Alumni Award Winners 2014

Inaugural Frances Payne Bolton Legacy Award

The Frances Payne Bolton Legacy Award, given at a the discretion of the dean of FPB School of Nursing, honors individuals and organizations for their contributions to the school, the profession of nursing and the community at large in the spirit of Frances Payne Bolton; health care advocate, philanthropist, Congresswoman and namesake of the School of Nursing.

Charlene Phelps (MSN’65)

Throughout her life, Frances Payne Bolton was a tireless advocate for nursing. Her public and private personas were dedicated not just to advancing the profession of nursing but to improving the health and wellness of all. Charlene Phelps is a lifelong health care leader in this model.

In her career spanning more than 30 years at University Hospitals Case Medical Center (UH), Phelps started as an assistant director of medical surgical nursing in FPB Dean Rozella Schlotfedt’s “Experiment in Nursing.” It culminated in her retirement as a Senior Vice President in 2003. Along the way she developed new practice methods, such as bedside charting, served as personal confidant to the school’s deans for decades, and became top cheerleader as chair of both FPB’s visiting and campaign committees and for healthcare across the nation.

Her latest innovation has been to bring back some of the best components of Schlotfedt’s “Experiment in Nursing” through a professorship jointly held by Case Western Reserve University and UH. This is the first joint nursing professorship between these two entities. Phelps also continues to nurture the next generation of nurse leaders through her mentorship as well as scholarship support.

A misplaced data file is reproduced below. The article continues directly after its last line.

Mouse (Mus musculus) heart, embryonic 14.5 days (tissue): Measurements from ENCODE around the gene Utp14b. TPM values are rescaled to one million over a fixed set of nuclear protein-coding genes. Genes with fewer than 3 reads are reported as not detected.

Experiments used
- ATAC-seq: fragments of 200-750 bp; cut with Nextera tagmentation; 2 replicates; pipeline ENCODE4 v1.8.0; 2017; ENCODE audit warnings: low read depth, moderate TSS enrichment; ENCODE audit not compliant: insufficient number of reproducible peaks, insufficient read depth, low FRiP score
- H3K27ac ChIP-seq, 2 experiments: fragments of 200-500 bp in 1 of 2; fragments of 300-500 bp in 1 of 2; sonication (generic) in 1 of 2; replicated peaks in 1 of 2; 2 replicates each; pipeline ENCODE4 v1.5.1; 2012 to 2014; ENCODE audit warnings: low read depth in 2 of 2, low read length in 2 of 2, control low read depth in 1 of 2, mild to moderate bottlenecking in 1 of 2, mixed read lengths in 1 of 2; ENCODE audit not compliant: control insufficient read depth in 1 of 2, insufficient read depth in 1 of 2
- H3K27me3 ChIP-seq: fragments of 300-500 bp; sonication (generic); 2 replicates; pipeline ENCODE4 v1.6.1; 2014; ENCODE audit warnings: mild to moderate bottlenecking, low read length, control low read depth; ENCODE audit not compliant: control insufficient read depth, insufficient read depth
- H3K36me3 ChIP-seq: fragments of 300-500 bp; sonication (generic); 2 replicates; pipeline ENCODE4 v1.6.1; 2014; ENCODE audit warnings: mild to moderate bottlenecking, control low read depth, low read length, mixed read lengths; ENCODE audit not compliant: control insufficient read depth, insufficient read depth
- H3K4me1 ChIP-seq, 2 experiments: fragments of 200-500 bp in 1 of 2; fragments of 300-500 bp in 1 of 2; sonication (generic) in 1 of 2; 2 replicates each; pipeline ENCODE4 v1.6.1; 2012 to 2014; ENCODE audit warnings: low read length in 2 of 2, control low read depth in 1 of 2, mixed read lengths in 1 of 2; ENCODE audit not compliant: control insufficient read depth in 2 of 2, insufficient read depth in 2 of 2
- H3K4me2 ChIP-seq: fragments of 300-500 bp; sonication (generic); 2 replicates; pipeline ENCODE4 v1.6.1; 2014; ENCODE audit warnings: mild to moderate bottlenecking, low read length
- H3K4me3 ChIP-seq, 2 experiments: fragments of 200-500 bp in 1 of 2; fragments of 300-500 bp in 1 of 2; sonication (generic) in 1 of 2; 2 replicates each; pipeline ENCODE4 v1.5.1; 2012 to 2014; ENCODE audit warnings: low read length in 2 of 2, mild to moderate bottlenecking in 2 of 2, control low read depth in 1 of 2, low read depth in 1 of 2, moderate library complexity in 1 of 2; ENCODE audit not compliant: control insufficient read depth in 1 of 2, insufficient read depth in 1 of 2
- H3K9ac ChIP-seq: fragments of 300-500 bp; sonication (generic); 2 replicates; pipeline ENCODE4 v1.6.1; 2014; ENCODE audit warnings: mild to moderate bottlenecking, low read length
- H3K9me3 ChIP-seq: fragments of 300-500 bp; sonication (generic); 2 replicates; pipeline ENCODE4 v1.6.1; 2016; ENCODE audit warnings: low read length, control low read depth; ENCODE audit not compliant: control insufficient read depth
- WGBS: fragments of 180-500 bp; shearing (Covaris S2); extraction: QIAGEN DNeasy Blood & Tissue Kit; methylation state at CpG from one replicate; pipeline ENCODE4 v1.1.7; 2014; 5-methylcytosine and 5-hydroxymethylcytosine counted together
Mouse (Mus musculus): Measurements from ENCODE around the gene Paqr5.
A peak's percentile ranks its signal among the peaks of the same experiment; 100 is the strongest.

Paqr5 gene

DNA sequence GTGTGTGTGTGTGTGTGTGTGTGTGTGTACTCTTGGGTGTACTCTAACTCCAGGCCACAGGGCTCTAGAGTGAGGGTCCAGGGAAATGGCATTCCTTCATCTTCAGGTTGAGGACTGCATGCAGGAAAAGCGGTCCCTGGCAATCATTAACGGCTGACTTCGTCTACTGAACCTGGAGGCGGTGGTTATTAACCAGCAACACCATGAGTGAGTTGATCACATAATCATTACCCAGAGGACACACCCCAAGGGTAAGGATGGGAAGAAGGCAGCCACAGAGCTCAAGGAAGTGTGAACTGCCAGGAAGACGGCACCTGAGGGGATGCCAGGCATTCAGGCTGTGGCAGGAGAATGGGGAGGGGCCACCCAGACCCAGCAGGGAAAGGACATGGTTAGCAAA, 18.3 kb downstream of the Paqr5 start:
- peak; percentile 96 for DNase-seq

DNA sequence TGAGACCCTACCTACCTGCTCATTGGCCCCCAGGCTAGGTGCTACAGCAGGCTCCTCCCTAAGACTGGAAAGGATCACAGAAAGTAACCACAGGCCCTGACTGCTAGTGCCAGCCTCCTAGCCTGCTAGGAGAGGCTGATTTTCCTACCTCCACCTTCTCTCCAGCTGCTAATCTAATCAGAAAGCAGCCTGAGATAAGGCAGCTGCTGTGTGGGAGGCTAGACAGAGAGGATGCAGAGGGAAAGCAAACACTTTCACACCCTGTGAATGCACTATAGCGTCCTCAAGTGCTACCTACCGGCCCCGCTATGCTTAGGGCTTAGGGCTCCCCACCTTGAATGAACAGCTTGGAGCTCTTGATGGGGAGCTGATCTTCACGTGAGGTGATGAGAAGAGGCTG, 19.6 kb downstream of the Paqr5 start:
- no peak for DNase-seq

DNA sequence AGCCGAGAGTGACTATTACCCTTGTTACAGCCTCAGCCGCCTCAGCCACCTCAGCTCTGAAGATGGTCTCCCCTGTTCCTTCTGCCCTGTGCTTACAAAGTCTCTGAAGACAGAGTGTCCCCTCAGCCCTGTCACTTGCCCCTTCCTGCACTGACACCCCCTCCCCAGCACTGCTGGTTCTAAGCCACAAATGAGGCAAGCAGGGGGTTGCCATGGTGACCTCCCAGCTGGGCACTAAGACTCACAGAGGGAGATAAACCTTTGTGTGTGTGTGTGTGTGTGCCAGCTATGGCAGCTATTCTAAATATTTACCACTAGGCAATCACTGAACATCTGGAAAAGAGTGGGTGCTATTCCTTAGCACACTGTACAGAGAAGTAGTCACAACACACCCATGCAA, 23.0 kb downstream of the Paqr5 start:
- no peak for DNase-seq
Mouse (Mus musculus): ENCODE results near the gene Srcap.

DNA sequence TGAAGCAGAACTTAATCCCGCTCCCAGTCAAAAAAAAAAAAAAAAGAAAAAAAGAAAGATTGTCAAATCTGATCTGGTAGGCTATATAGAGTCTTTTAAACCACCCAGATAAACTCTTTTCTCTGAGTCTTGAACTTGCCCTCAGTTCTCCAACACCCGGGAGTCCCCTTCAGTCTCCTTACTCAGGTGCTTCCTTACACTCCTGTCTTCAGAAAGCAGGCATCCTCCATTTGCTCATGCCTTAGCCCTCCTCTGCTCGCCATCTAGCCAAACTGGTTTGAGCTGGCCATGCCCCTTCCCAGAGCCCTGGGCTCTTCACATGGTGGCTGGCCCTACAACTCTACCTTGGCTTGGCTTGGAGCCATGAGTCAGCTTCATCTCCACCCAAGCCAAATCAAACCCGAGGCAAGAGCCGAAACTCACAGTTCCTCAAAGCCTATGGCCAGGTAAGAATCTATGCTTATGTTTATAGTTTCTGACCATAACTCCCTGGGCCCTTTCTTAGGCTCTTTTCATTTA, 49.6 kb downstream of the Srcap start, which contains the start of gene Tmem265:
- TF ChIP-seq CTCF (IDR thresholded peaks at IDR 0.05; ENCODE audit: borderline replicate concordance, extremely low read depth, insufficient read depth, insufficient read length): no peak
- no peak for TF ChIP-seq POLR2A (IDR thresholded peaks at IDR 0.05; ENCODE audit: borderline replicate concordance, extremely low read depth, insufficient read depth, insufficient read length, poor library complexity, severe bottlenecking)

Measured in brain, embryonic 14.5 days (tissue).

Daniel T. Clancy Service Award

Presented during the Homecoming Luncheon, the Daniel T. Clancy Service award recognizes outstanding alumni who have been active in alumni affairs for at least 15 years and have made significant contributions to The Alumni Association of Case Western Reserve University and its programs.

Laura J. Nosek (BSN’61, MSN’81, PhD’86)

Laura Nosek, PhD, RN has been a non-stop presence in the school’s and the university’s alumni programs, services, and philanthropies for more than 50 years.

Her commitment began as an undergraduate student when she participated in the Frances Payne Bolton School of Nursing Annual Fund telethons. As an alumna, she continued her tireless efforts on behalf of the school eventually serving as the FPB Annual Fund chairperson and president of its Alumni Association.

She also generously offered her time and expertise to the university’s alumni efforts, rising through its volunteer leadership. She eventually became president of the CWRU Undergraduate Alumni Association (UAA). In that role, she played an integral role in laying in the groundwork for the creation of The Alumni Association of Case Western Reserve University.

Her loyalty and enthusiasm for the Alumni Association of Case Western Reserve University and its work has continued through her eight years as a member of its Board of Directors.

Sustained, consistent, and significant contributions of her time, effort, talent, and treasure have been hallmarks of Dr. Nosek’s exemplary contribution to the alumni of Case Western Reserve University.